Taking Back My Power At Last

I just read this:

CHANGE your perspective: Yes, he gets away with much because he has no conscience and he’s a very sick person, and he’s going to do what he’s going to do, but I have a LIFE I WANT TO LIVE NOW AND I AM IN CHARGE OF WHAT I CAN BE IN CHARGE OF: And THAT is your perspective.

How much of how he affects you now is that you allow him too? He recreates the bond over and over by doing something slimy and sneaky, triangulating others in your life, including the children. What perspective can you take on that means he has less power and that you have MORE, no matter what slimy, sneaky thing HE is doing?

Trying to fight with, convince, share, tell, order, complain, whine, REACT to a psychopath, means he still has the power. Every grievance that you share with him, even in anger, gives him power, TELLS him, LITERALLY what to keep doing that bothers you, and therefore he does it, subsequently triggering you, keeping you a victim and never moving forward with your life. —To Get “Unstuck”

I wanted the freedom to tell the world everything that was going on, whether Richard/Tracy watched or not, as a big F**K YOU to them (I WILL continue exposing their deeds like this, no matter how they threaten me, because their real names/identifiers are not used and I speak the truth) and a help for anyone in a similar situation.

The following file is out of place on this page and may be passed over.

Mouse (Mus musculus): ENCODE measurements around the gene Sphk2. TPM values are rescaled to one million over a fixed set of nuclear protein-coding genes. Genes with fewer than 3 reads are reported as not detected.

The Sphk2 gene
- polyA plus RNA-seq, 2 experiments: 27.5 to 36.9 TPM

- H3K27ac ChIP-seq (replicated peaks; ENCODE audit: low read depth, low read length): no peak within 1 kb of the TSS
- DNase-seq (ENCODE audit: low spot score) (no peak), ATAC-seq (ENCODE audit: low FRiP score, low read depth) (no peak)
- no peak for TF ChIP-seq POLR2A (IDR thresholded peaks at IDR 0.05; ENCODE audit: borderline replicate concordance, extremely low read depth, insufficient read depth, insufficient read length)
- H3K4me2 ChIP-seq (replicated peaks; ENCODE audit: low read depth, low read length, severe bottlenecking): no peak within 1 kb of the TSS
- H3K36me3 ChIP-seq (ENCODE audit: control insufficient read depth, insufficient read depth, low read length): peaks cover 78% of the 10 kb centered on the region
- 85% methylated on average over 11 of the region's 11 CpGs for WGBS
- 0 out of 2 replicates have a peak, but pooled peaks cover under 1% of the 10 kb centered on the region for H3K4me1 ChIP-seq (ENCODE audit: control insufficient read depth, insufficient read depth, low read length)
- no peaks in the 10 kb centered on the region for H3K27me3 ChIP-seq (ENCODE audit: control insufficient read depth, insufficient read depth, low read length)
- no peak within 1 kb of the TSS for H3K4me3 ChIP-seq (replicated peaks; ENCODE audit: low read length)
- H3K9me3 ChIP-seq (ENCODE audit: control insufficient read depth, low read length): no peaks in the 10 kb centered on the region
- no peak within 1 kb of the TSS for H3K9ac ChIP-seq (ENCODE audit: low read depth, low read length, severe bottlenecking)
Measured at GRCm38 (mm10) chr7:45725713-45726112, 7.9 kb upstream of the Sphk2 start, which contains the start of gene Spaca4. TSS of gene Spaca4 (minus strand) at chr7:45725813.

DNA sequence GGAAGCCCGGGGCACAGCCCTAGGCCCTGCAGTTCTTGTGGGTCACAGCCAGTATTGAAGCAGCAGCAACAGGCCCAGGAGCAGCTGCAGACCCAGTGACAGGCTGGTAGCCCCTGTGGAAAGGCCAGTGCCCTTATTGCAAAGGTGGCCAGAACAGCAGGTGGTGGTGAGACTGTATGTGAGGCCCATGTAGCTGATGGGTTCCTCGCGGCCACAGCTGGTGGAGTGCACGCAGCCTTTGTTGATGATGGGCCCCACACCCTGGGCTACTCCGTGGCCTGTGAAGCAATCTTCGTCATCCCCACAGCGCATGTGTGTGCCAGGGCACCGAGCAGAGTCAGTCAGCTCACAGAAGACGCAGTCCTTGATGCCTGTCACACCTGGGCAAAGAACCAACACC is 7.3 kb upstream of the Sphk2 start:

I had also hoped that sharing my heart on my blog would demonstrate to Richard just what he had done, reach him, show him that he needed to get things right with me or he would never be right with God….

But his lack of response, while continuing to read, has only confirmed my suspicions that he is a narcissist, possibly even a sociopath (he does have a history of violence and illegal activity).

My hope continued–until I posted that I wanted to be left alone for Lent, wanted to move on by no longer seeing him in my stats, and blocked him.

(I couldn’t block him before, as much as I tried for months, because Toolator (Blogger blocker) was not upgrading accounts to allow blocking dynamic (changing) IPs (your computer’s address).  Other blockers I tried, did not work.  But now, he’d switched to a static (unchanging) IP, so I tried Toolator again.)

Then, once he got around the block and saw my posts about blocking him, not only did he find ways to get around the block (going all over town using various wi-fis for the same cell phone and, apparently, figuring out how to defeat the blockers), but he began checking my blog constantly.

He and she, since Tracy checked my blog from her college campus once, so I’m quite certain they’re in on this together, are both narcs/sociopaths deliberately trying to keep me “stuck.”  Last year they ridiculed me for being angry at what they did to me, but they’re obviously trying to keep me in that dark place.